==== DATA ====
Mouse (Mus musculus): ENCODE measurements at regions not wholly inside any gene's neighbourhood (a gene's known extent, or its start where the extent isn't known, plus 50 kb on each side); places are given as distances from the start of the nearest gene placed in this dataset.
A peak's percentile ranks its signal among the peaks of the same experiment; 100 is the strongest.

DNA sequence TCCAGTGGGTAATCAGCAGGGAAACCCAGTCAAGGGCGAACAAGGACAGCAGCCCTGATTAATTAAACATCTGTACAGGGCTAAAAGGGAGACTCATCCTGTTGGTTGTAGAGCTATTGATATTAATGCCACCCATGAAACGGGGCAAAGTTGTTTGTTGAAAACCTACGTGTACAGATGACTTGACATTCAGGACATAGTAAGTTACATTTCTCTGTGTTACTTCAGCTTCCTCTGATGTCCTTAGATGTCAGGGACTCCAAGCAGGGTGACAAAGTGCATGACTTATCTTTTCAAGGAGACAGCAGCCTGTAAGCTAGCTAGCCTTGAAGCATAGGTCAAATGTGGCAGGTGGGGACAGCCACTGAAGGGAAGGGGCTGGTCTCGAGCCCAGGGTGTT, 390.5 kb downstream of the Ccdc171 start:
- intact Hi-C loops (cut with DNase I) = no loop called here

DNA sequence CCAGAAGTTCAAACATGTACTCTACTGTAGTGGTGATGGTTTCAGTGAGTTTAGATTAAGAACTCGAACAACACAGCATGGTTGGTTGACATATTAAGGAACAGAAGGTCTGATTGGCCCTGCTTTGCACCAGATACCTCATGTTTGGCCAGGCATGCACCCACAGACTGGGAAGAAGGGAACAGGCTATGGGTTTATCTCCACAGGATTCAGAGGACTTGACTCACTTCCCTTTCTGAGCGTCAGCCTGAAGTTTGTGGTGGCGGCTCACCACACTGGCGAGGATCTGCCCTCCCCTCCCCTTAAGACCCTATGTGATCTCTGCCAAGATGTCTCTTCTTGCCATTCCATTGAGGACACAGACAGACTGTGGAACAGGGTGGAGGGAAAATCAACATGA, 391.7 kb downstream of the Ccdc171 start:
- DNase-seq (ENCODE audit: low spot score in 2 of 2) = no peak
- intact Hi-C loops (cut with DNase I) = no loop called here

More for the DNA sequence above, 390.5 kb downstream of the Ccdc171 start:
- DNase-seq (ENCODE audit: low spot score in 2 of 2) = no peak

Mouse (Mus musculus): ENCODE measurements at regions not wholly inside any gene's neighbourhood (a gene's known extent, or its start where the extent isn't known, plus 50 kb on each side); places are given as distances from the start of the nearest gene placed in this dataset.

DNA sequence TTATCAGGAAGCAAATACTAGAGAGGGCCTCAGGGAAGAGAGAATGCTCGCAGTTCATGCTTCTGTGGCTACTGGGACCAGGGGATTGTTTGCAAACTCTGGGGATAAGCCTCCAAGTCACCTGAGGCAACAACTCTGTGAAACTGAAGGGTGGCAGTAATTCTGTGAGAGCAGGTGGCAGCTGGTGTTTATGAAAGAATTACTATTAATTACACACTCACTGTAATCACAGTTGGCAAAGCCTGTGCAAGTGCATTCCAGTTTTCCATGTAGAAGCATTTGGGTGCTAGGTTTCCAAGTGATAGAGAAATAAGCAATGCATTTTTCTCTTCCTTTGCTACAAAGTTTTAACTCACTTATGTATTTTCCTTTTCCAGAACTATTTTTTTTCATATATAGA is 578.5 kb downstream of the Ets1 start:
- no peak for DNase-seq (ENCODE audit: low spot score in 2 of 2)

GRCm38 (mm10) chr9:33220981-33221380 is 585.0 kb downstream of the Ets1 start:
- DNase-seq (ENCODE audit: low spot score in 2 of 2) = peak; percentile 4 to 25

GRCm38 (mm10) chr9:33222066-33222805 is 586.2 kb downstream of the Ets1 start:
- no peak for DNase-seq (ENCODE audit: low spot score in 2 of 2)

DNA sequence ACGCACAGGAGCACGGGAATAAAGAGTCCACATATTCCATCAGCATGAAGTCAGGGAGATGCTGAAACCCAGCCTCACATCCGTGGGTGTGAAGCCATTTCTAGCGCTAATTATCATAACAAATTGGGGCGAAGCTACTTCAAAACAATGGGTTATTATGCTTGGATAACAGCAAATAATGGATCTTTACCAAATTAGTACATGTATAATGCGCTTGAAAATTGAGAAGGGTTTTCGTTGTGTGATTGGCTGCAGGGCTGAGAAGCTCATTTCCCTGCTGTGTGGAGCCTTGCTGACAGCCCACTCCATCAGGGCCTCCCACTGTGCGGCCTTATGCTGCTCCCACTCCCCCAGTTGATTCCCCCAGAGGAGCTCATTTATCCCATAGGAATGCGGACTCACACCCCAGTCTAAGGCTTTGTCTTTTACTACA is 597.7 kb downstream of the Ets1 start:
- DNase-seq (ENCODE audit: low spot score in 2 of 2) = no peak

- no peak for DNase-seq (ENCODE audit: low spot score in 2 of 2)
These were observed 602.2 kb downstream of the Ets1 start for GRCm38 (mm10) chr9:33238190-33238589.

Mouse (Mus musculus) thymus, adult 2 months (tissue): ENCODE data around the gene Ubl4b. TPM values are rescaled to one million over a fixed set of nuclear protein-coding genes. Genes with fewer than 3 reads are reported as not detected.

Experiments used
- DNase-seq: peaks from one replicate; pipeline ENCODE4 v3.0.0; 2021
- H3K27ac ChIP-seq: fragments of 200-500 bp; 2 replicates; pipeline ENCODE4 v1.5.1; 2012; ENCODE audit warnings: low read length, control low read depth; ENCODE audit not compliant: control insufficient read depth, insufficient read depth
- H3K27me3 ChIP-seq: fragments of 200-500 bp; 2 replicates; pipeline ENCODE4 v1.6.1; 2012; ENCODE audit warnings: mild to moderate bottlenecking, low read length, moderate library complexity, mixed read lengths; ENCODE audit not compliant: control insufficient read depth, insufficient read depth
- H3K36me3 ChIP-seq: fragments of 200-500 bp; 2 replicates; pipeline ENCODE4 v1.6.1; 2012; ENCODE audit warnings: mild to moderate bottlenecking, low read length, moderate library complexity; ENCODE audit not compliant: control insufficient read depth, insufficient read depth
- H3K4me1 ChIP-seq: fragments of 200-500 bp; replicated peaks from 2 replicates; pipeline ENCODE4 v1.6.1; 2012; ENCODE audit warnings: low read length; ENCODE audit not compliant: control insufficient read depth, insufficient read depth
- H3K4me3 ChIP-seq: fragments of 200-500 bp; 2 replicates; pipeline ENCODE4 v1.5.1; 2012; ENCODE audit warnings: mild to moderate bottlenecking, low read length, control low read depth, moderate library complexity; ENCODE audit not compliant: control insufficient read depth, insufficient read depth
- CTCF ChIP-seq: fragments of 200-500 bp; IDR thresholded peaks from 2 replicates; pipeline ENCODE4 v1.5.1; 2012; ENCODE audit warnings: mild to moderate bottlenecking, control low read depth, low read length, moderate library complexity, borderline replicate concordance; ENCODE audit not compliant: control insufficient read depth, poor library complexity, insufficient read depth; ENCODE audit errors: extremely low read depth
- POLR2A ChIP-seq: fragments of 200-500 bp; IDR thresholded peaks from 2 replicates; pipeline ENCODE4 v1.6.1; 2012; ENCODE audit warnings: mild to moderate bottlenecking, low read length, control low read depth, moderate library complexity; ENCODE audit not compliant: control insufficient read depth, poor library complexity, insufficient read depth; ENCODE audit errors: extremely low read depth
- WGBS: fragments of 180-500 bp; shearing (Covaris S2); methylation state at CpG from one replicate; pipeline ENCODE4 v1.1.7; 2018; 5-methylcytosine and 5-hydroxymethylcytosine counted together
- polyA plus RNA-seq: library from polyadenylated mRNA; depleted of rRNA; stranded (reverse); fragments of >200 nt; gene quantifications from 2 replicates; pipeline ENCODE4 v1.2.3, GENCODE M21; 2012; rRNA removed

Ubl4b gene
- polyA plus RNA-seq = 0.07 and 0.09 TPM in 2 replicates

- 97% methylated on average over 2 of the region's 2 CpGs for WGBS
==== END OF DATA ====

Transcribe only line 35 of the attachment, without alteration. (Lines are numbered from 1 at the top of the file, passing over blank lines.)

- 97% methylated on average over 2 of the region's 2 CpGs for WGBS